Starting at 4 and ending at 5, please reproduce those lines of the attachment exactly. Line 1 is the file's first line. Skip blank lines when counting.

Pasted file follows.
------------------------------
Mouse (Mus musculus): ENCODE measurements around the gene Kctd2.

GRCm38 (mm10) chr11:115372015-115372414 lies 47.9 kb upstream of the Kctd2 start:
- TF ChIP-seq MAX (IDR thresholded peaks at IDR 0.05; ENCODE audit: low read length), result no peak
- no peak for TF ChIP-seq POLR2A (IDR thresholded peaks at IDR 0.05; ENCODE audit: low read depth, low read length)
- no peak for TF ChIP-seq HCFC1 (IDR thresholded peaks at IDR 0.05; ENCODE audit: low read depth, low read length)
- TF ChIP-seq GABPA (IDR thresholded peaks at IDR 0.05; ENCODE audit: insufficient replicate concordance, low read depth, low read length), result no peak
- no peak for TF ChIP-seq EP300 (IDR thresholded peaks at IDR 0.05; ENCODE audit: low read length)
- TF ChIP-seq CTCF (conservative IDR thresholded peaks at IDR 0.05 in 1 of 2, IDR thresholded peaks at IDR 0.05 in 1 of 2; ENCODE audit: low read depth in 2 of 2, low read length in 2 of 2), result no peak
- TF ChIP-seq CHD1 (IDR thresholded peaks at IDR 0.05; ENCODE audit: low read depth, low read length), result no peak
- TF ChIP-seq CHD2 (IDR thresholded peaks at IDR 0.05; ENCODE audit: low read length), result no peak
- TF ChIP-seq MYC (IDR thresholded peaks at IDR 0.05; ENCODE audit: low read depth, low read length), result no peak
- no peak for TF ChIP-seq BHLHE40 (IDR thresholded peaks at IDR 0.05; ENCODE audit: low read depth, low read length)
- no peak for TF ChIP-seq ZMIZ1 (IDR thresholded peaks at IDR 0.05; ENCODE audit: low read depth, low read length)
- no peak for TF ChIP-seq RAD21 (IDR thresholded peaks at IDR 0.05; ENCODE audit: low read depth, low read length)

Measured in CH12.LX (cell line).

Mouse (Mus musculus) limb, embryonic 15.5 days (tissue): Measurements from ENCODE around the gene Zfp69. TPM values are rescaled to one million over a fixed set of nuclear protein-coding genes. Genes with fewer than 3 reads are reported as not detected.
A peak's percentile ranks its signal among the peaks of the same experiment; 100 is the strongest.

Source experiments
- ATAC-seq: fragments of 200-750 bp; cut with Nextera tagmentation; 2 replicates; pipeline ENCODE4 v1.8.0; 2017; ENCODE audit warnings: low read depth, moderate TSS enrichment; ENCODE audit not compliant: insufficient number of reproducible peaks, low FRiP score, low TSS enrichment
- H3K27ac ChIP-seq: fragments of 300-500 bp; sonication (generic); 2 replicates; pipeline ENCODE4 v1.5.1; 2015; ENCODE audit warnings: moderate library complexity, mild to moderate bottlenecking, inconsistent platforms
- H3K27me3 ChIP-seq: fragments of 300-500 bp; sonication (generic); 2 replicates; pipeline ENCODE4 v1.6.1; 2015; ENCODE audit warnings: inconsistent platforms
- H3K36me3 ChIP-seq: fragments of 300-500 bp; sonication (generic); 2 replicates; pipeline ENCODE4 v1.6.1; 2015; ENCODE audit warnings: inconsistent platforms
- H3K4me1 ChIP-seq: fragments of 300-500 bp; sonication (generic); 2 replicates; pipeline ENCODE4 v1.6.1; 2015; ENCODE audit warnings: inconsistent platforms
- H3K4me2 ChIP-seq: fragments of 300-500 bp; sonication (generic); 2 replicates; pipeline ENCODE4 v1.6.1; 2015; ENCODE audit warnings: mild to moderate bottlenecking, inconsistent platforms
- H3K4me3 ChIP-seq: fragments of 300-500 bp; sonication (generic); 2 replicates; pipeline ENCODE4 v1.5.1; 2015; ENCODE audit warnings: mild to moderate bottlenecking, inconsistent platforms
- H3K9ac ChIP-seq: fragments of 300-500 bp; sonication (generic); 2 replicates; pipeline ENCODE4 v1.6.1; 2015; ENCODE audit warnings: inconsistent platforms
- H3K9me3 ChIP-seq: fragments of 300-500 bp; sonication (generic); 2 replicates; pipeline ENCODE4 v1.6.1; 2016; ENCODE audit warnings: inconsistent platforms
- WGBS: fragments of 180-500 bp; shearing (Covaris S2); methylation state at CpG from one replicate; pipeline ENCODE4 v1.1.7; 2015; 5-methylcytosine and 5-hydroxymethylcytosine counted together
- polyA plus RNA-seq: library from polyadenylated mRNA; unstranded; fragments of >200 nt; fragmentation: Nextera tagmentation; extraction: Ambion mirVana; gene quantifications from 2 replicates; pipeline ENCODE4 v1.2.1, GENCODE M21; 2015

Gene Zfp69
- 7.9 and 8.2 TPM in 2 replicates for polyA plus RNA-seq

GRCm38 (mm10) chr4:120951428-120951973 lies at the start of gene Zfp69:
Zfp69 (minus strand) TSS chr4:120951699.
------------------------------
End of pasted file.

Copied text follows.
- no peak for TF ChIP-seq POLR2A (IDR thresholded peaks at IDR 0.05; ENCODE audit: low read depth, low read length)
- no peak for TF ChIP-seq HCFC1 (IDR thresholded peaks at IDR 0.05; ENCODE audit: low read depth, low read length)